Illinois officials under fire for pet coke issue

November 15, 2013

(WBEZ/Michael Puente)
A Southeast Chicago residents confronts Illinois EPA officials over pet coke in her neighborhood.

Carrying protest signs and chanting “move the piles,” more than a hundred Southeast Side and South Deering residents arrived at East Side United Methodist Church on Thursday evening to demand action from the Illinois Environmental Protection Agency.

They want the IEPA to force the shutdown of KCBX Terminal Inc. and other related companies for their involvement in the handling, storage and processing of tons of pet coke and coal ash.

The substances have been blowing around the neighborhood in recent months, damaging homes and affecting health, residents say.

The coal ash is transported to the KCBX site off the Calumet River from local steel companies. The pet coke, meanwhile, is transported to the site from Whiting, Indiana, the home of oil giant BP.

BP generates about two thousand tons of petroleum coke every day, but by early next year, that is expected to increase to six thousand tons of pet coke every day. Much of it will be transported by truck and rail to KCBX, a company owned by the wealthy Koch Brothers.

BP has a contract with KCBX to store the pet coke, which is later shipped by barge to countries like China and Mexico as a cheap fuel alternative.

Southeast Chicago resident Carol Bernatis says the pet coke should stay with BP in Whiting.

“We need state laws to keep Indiana from transporting that stuff into Illinois," Bernatis said. "Keep this stuff in Indiana where it belongs."

Ken Page, Environmental Justice Officer for the IEPA, says despite recent media reports of blowing and drifting pet coke, the state agency has yet to receive one documented complaint about it.

That drew jeers from the crowd, as did Page’s announcment that the IEPA has until next week to decide whether to grant KCBX a permit to operate.

“You have to give them an answer in one week?” asked an incredulous Guillermo Rodriguez. “Where were you when this all started, when this all began, where were you then?”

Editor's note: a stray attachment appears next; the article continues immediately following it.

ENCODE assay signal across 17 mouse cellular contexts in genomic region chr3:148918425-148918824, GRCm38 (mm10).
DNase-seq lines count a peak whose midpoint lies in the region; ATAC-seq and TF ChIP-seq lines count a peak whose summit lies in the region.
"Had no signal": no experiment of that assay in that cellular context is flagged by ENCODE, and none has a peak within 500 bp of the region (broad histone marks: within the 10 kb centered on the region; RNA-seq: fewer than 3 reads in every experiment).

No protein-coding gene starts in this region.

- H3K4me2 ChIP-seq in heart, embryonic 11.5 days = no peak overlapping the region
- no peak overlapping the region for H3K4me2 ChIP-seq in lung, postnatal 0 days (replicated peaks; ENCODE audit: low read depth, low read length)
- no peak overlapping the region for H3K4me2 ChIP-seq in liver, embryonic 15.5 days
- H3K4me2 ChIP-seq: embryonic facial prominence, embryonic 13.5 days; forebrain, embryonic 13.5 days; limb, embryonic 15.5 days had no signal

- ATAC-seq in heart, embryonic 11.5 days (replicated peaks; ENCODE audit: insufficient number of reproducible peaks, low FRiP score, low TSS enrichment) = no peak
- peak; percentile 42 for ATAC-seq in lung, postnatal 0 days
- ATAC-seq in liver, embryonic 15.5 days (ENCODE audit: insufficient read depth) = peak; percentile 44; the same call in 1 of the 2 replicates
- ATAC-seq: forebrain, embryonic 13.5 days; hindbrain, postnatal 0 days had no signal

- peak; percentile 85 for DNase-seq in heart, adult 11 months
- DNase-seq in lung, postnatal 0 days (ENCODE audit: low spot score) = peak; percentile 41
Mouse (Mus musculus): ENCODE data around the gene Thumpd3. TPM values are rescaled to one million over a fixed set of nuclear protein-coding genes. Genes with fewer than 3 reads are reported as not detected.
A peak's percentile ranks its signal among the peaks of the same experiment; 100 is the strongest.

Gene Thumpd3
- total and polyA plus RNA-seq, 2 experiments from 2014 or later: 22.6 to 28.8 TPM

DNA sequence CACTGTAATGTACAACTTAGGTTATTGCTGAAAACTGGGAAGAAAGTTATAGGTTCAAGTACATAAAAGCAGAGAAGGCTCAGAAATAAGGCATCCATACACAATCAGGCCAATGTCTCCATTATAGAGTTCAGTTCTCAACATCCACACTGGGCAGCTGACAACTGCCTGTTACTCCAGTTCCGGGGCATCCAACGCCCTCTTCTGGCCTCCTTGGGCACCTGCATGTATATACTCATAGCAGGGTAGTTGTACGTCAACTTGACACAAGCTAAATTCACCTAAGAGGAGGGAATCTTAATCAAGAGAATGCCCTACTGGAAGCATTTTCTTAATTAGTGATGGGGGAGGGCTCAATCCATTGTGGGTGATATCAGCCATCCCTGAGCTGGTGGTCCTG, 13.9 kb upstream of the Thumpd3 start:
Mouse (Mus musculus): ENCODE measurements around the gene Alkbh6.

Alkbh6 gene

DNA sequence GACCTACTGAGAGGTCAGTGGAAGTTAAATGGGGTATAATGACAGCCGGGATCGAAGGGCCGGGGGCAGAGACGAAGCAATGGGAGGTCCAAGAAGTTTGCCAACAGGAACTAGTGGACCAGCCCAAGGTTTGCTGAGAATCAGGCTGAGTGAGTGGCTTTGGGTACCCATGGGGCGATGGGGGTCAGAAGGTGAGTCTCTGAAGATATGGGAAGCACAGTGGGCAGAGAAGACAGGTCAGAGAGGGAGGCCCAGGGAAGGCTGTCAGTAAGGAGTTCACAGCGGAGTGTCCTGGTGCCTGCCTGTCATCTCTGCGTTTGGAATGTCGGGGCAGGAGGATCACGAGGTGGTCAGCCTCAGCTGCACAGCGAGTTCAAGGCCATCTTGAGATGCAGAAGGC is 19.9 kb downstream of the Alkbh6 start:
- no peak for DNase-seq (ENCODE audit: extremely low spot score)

Page says it’s likely a decision about KCBX’s permit will be delayed beyond next week.

KCBX also contracts with other local companies for assistance, such as Beemsterboer Slag Company, of Hammond, Indiana. The Illinois EPA has filed a complaint with Beemsterboer for allegedly violating environmental laws. BP does not have a contract with Beemsterboer.

The Illinois Attorney General’s office filed a lawsuit against KCBX last week on behalf of the Illinois EPA. KCBX is also facing a lawsuit by four residents who say they’re suffering health issues because of the blowing pet coke.

Although it did not send anyone to attend Thursday night’s meeting, a KCBX spokesman says it is working to correct the problem.

“The pending permit with IEPA is part of our efforts to enhance operations at the site since we purchased it in December 2012.  This coincides with more than $10 million in upgrades currently being implemented to improve the site’s dust suppression capabilities.  The permit does not include any increase in the amount of material to be handled on-site nor does it change currently permitted emissions levels,” stated KCBX spokesman Paul Baltzer.  

“We have a long history of working cooperatively with the EPA and the IEPA on assets we've purchased, making significant investments to upgrade the operations,” Baltzer said. “This demonstrates that we put a priority on regulatory compliance and managing operations in a manner that protects the health and safety of employees, the community, and the environment.”

10th Ward Alderman John Pope says the city and state are both considering forcing KCBX to enclose its facility so that the pet coke cannot escape. Enclosed facilities are the norm in Detroit and in California where pet coke dust has also been an issue.

“We’re trying to work with the IEPA and the attorney general to make the most immediate action to stop the action that is occurring right now — which is the dust emissions and activities which is not in compliance with the law,” Pope said.

“Long term folks don’t want the piles here. We have to figure out what we really can do to either not get them in but if they are going to remain here how they can be controlled and not produce the kinds of problems that everyone is concerned about.”

Follow WBEZ Reporter Michael Puente on Twitter @MikePuenteNews and on Facebook at the WBEZ/Northwest Indiana Bureau page